Mark: As usual, the photos look great! Getting your family out on the boat frequently will pay big dividends in the future. You realize, of course, with three boys as crew, an even bigger boat is in your future! It's great to see "Beluga" packing the family around.
The water is starting to warm up here and is about 58 degrees as of this writing. About the end of April, the fish will perk up and SeaHorse will be turned into a halibut boat for 2 weeks. That's just drift fishing, good food and beer aboard, with my best friend. I look forward to* it every year.
I am wondering if you ever got the St. Croix gear mounted and how it worked?
We visited the grandkids in Seattle the middle of February and are expecting them here in San Diego in two weeks. Then, in July I go back to Seattle to the Wooden Boat Festival and build a 12' sail boat with my grandson. He's 6 and really excited as the whole boat (kit) is built in 4 days and splashed on the 4th day. Should be fun!
Walt, the davits are still not fitted. Have finally received quotations to get them fitted, but now still waiting to find a solution to a problem... The forward lifting eye in the RIB is UNDERNEATH the inflatable tube which is fine for single-point lifting but no good for vertical lifting lines from davits.
I haven't yet been able to find someone who can weld a new lifting eye into the aluminum hull of my RIB. Will keep looking elsewhere here in Hong Kong. Until I know exactly where the lifting points will be, I don't wanna be fitting the davits. Will let you know when done, but won't be until well after Easter.
Water warming up here in HK too as my 3 year old found out when he fell off the swim step at the weekend. We were pottering around at our mooring in normally toxic Aberdeen harbour. Fortunately it was as clean as I have ever seen it... and he was of course wearing a life jacket! He was "cleaning" the transom with seawater - as usual!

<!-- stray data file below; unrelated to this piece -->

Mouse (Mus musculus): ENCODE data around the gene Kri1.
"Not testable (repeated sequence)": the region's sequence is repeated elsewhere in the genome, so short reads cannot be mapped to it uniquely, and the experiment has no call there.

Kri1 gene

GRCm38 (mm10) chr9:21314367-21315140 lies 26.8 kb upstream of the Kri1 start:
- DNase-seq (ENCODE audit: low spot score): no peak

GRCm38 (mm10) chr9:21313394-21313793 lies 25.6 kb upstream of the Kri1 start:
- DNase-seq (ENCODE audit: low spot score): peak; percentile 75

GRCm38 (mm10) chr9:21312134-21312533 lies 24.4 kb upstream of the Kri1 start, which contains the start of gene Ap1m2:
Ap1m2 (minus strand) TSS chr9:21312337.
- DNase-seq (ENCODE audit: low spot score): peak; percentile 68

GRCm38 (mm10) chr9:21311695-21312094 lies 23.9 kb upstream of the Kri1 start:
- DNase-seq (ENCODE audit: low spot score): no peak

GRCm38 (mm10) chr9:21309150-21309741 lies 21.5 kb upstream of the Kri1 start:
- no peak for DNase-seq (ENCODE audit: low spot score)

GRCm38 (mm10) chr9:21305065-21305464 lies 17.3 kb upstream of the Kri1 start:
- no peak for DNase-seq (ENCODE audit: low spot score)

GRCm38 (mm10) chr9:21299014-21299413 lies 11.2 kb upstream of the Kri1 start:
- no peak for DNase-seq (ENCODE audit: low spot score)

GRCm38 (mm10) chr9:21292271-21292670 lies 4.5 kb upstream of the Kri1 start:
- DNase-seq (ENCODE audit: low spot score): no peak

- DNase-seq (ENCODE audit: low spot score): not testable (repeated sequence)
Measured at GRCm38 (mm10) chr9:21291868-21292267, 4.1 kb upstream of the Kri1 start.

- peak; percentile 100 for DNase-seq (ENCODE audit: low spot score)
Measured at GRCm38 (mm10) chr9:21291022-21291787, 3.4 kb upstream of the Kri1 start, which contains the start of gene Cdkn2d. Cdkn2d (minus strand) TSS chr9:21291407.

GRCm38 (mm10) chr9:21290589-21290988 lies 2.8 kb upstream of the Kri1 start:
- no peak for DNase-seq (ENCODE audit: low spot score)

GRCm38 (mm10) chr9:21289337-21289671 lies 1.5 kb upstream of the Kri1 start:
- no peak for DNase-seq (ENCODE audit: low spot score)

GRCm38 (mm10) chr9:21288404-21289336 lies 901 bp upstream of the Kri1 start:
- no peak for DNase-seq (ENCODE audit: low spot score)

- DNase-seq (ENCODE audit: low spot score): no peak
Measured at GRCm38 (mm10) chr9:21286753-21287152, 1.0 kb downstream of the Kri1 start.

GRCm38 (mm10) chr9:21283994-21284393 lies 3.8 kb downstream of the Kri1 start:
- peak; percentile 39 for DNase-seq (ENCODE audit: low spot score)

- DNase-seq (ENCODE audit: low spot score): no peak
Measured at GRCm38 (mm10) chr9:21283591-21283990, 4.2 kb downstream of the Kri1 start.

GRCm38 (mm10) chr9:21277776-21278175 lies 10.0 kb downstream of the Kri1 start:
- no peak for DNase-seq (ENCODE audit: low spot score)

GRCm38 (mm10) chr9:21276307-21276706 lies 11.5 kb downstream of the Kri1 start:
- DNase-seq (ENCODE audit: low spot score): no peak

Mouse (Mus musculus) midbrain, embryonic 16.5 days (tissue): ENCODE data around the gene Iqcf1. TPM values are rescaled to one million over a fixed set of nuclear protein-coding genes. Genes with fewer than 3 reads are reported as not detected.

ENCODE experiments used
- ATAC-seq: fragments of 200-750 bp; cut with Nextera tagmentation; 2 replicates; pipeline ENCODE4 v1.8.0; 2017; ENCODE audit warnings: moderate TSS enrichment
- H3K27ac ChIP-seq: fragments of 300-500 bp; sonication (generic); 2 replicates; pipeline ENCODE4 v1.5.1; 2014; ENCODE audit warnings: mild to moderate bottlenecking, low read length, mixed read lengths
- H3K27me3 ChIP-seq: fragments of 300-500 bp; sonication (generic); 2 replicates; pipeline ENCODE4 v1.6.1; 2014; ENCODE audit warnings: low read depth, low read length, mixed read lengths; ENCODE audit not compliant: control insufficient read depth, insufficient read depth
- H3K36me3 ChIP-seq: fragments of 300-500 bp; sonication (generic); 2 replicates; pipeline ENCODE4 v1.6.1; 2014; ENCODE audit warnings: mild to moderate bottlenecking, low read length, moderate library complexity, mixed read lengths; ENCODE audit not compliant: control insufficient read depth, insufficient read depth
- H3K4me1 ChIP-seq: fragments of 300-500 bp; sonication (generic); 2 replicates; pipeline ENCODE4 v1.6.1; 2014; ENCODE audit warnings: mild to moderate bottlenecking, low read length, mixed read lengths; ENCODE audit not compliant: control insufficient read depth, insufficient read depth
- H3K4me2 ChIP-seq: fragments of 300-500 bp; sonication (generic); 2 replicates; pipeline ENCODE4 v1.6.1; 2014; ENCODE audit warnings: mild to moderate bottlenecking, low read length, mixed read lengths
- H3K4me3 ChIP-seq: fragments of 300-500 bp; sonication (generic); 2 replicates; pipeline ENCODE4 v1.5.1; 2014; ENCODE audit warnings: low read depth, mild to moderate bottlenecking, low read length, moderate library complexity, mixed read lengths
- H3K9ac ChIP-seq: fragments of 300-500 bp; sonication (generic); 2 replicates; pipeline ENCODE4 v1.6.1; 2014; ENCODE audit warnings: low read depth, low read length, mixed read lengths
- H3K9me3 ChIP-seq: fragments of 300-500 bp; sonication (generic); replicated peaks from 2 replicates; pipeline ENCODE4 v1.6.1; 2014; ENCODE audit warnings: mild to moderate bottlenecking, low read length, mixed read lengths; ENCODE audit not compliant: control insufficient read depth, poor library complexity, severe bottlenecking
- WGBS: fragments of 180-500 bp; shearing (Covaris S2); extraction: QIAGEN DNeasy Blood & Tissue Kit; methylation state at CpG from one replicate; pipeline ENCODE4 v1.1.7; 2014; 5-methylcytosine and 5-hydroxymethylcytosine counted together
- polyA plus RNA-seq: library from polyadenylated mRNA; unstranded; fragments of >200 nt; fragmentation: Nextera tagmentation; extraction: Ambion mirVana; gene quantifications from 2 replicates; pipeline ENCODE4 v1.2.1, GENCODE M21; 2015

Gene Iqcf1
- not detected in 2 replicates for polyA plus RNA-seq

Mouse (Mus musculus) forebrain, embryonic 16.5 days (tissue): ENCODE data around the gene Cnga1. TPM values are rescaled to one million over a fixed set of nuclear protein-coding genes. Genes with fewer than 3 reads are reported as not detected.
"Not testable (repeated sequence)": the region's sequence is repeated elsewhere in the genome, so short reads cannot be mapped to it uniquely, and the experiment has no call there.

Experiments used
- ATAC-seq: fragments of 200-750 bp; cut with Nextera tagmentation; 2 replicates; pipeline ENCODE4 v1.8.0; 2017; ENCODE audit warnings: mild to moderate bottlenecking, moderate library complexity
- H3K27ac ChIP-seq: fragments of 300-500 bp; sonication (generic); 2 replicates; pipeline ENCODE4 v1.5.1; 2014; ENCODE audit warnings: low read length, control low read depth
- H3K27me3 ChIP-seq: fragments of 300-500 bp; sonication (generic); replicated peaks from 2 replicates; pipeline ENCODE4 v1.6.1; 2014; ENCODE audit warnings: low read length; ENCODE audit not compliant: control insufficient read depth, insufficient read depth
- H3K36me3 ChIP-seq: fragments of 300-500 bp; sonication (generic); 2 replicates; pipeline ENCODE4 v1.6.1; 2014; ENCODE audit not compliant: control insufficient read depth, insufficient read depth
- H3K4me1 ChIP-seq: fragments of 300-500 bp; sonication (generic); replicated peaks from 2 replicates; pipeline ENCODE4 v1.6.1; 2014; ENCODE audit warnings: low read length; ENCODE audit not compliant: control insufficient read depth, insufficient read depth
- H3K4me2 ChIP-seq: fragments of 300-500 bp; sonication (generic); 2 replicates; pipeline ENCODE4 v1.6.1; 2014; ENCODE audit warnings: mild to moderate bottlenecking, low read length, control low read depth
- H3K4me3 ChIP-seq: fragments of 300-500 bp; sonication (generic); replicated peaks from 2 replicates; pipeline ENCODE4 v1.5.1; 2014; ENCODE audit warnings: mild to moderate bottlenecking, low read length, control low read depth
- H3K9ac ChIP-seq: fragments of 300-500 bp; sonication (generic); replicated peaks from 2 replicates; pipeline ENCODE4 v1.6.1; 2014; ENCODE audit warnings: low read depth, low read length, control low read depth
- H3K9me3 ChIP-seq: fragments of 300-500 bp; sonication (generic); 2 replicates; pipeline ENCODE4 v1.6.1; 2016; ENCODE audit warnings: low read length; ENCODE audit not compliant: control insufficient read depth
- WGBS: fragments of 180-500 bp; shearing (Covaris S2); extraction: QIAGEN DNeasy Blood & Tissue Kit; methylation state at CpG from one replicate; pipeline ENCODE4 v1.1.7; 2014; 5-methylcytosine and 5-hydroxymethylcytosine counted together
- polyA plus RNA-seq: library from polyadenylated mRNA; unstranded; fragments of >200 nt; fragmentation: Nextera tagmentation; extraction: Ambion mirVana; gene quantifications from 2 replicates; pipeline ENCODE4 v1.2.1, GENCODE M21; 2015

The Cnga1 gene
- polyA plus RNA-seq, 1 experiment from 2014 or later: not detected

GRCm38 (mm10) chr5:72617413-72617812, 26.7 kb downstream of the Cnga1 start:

Mark: I understand the problem but am having a hard time remembering how my tender bow was attached to the sling. I had an Avon 10' center cockpit (helm) and the sling was attached to the transom eyes but I can't remember how it was attached to the bow. I suppose, other than attaching it on the outside of the boat, an inside the boat (seats, hull, etc) "eye" might be easier.
What 3 year old do you have? I thought the twins were about 4 and, of course, the baby.
I suspect I will find someone to weld a new lifting eye but will proceed with an interim solution in the meantime.
I plan to drill a hole in the front edge of the RIB's deck, which is about 2 feet aft of the forward lifting eye. I will run a mini lifting sling between that new hole and the forward lifting eye, with a lifting ring positioned just over where I plan to weld the new eye. The davits should be fitted next week and, with any luck, the davit lines will hang vertically directly over the lifting points in the RIB.
Yeah, the twins are 3 years 10 months, so I suppose I should start saying 4 years!
Well, the Easter vacation has come and gone and my grand kids are back in Seattle. Ryan, whose 6, has taken to the boat in a big way. He was barking all kinds of orders to the remaining 5 people on board and is making progress in his helm duties. It's great to see this kid growing to love boats.